She talks, through a translator, for two minutes as she works. She talks about the belts' function in weddings as part of customary gift exchanges, and the belts' religious importance. She names different belt weaving techniques. She describes how she learned to weave from her mother, and discusses her difficulty in getting her grandchildren to learn from her. She talks about the correlation between self-sufficiency and economic necessity:
There are many Russian people here [Oregon], and nobody knows how to weave belts. In general they work in factories and it's hard. The young now cannot weave. It's only the old. And furthermore, the young aren't interested. They can work one day and earn enough money to buy two belts. In China everyone wove belts for himself. When we went to Brasil, people started to get, well, a little better off. And when there's money, it's better to buy than to make it yourself, right? And then we came to America. People really started getting rich. In America everybody buys their belts.It's fascinating to watch her turn the cards. She beats the weft in place with the blunt side of a large kitchen knife. The weaver uses a wooden tool to attach the belt she is weaving to the sash or belt she is wearing. I am trying to figure out how it works.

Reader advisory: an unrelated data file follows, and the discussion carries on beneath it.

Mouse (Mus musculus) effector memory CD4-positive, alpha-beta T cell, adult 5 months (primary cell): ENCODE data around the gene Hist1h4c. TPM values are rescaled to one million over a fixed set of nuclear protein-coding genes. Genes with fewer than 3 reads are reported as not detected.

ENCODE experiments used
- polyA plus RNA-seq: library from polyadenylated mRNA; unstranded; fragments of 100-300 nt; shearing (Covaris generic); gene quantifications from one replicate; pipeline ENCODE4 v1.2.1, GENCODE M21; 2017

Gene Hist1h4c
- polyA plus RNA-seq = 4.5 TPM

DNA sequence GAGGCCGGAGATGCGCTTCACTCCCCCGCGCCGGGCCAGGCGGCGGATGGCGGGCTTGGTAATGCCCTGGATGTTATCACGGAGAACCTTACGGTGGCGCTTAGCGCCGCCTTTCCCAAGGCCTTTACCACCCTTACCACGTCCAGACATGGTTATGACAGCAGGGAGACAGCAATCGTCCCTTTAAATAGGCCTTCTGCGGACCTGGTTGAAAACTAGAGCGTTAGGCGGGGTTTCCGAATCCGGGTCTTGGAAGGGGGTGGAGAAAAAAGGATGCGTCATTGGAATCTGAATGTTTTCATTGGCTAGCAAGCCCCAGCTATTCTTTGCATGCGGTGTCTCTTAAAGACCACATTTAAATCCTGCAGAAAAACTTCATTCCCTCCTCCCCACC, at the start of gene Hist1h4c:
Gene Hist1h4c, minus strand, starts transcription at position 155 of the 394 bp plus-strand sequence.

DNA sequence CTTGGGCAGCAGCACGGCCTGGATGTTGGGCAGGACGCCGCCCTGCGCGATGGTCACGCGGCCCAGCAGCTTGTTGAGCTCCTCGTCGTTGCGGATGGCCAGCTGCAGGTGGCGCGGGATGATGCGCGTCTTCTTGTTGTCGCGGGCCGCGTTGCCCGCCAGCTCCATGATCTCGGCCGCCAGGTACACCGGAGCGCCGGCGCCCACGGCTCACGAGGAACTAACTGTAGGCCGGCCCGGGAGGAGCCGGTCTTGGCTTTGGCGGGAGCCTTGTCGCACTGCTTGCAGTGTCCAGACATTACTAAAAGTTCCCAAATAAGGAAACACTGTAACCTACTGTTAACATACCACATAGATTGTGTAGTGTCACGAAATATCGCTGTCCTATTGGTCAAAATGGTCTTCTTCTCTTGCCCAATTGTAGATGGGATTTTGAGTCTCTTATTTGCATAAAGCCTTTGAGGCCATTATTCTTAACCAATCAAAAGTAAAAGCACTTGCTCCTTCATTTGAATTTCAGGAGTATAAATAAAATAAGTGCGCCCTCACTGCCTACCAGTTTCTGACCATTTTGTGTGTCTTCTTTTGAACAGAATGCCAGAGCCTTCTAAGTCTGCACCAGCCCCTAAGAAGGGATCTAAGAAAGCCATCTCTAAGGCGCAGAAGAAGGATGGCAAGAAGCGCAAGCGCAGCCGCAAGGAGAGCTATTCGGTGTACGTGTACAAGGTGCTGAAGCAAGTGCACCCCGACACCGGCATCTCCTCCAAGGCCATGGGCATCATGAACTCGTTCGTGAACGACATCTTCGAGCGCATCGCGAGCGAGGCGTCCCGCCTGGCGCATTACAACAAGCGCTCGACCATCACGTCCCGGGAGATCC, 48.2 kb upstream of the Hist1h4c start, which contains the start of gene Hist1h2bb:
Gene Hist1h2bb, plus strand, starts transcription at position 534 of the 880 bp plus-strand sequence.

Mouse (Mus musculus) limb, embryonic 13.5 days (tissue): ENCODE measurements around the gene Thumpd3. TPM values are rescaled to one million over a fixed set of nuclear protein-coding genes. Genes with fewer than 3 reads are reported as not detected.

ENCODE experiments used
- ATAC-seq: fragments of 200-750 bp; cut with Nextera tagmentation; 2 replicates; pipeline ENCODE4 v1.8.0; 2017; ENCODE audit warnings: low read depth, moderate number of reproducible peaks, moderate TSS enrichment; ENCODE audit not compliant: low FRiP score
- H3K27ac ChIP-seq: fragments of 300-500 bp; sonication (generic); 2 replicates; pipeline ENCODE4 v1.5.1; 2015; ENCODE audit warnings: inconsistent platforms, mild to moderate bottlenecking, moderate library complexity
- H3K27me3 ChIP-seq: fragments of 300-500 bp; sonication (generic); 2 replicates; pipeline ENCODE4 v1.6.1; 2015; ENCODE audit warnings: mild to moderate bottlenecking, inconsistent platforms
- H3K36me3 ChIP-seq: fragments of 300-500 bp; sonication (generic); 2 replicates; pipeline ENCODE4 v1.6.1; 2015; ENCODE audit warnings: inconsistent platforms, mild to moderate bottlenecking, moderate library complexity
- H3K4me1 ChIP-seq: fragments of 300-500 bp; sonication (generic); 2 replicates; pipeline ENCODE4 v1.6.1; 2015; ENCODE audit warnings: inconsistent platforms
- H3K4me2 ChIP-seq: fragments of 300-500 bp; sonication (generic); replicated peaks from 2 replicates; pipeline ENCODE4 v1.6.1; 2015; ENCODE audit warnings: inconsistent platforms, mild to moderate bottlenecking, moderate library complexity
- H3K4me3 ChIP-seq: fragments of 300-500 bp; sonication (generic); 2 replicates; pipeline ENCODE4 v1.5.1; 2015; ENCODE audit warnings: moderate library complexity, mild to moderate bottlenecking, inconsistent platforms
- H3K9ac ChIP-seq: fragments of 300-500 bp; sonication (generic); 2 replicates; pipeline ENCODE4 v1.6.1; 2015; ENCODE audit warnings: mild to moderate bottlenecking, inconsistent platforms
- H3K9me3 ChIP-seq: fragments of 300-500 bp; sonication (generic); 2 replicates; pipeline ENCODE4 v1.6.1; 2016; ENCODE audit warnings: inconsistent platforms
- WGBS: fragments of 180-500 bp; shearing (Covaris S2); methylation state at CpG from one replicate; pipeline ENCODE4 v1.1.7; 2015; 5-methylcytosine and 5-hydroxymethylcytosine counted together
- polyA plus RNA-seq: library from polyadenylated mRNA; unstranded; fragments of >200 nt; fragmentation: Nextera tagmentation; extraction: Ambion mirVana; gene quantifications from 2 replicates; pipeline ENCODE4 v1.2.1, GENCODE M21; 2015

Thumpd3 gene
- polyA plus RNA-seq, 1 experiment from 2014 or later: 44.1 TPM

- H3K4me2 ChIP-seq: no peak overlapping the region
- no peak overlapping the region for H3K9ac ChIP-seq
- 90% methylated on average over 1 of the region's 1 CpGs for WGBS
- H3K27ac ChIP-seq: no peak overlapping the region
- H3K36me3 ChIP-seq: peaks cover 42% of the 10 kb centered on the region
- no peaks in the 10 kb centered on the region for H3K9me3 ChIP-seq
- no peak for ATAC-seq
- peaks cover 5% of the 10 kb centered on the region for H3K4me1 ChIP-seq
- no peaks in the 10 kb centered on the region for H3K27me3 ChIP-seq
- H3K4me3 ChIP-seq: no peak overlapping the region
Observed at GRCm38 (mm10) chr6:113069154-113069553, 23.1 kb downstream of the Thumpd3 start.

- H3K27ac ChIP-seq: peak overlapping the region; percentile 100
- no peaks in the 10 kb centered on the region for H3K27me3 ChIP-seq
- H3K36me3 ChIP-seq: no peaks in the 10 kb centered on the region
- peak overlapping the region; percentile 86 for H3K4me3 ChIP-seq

There is also a short clip of card weaving at the 3:10 mark in the film.